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Seen & Heard
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Christopher Hogwood - an obituary

Christopher Hogwood passed away on 24 September 2014.
 
Christopher Hogwood studied keyboard at Cambridge University with Rafael Puyana and Mary Potts and later with Zuzana Růžičková and Gustav Leonhardt. He worked with most of the leading symphony orchestras and opera houses in the world. Once described as "the von Karajan of early music", he is universally acknowledged as one of the most influential exponents of the historically informed early-music movement. He was equally passionate about music of the 19th and 20th centuries: with a particular focus on the Early Romantics and the neo-classical school where he applied the same rigour and supreme musicianship to all his work, striving to discover and to recreate the composer’s intentions both in notation and performance.
 
Christopher Hogwood founded the Academy of Ancient Music in 1973, rapidly establishing a place at the forefront of the period-instrument movement. Over the following 30 years he directed the AAM on six continents and made over 200 CDs, including the first-ever complete cycle of Mozart symphonies on period instruments as well as many other first recordings of baroque and classical masterworks by a period orchestra. His iconic recordings include the 1980 recording of Handel’s Messiah with Emma Kirkby and Carolyn Watkinson which was named by BBC Music Magazine one of the top 20 recordings of all time and the BRIT award-winning recording of Vivaldi’s Four Seasons.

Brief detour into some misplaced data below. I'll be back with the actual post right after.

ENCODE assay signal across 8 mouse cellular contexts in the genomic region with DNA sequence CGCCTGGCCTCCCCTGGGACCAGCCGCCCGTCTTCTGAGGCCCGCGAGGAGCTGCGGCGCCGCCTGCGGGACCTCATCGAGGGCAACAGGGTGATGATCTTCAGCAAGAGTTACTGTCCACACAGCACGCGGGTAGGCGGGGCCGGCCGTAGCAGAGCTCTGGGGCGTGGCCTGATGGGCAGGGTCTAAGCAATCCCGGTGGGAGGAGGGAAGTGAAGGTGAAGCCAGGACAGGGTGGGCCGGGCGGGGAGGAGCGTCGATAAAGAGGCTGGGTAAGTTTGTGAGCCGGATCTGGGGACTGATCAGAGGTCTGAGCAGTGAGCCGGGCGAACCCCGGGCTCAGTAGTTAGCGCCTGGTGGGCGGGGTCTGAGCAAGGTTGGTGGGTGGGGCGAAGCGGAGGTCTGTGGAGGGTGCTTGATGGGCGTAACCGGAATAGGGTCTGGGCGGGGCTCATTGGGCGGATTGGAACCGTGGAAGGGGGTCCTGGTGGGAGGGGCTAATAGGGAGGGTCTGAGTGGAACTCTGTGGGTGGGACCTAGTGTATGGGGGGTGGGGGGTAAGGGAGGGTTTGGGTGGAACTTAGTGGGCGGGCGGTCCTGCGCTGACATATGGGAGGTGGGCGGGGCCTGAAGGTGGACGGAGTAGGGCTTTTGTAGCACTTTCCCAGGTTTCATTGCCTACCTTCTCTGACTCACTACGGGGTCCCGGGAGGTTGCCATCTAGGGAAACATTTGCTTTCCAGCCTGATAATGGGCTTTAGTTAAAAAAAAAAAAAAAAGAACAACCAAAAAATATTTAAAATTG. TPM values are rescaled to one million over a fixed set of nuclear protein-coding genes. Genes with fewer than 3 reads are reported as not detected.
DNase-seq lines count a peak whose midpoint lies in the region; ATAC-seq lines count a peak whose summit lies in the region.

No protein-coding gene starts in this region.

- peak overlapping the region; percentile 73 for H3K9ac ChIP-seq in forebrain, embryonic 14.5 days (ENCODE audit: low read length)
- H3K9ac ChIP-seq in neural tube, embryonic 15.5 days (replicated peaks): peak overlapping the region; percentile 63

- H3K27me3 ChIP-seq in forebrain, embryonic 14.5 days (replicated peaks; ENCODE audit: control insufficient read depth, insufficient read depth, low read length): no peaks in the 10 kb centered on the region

Other previous roles include being a founder member of the Early Music Consort and keyboard player and soloist with the Academy of St Martin in the Fields, artistic director of the King’s Lynn Festival, artistic director of the Handel and Haydn Society in Boston, a tutor at Harvard University, Principal Guest Conductor of the Kammerorchester Basel, Honorary Professor of Music at the University of Cambridge and Andrew D.White Professor-at-Large at Cornell University in the USA.
 
Honorary President of the AAM, Christopher Purvis CBE commented: “Christopher had extraordinary generosity of spirit. He was a great ambassador for historically informed music, the movement of which he was a founder. And he was happy to see the orchestra he founded develop and grow after he stepped down as director.”
 
Music Director of the AAM, Richard Egarr said: “I am deeply saddened by the news of Christopher’s passing. Christopher provided a fantastic legacy for me build upon when I joined as Music Director in 2006 and I know he will be greatly missed by all who knew and worked with him.”
 
Chairman of the AAM, Terence Sinclair said: “Christopher made music and made friends with equal, infectious enthusiasm. He changed our lives.”

Rebecca Driver, Academy of Ancient Music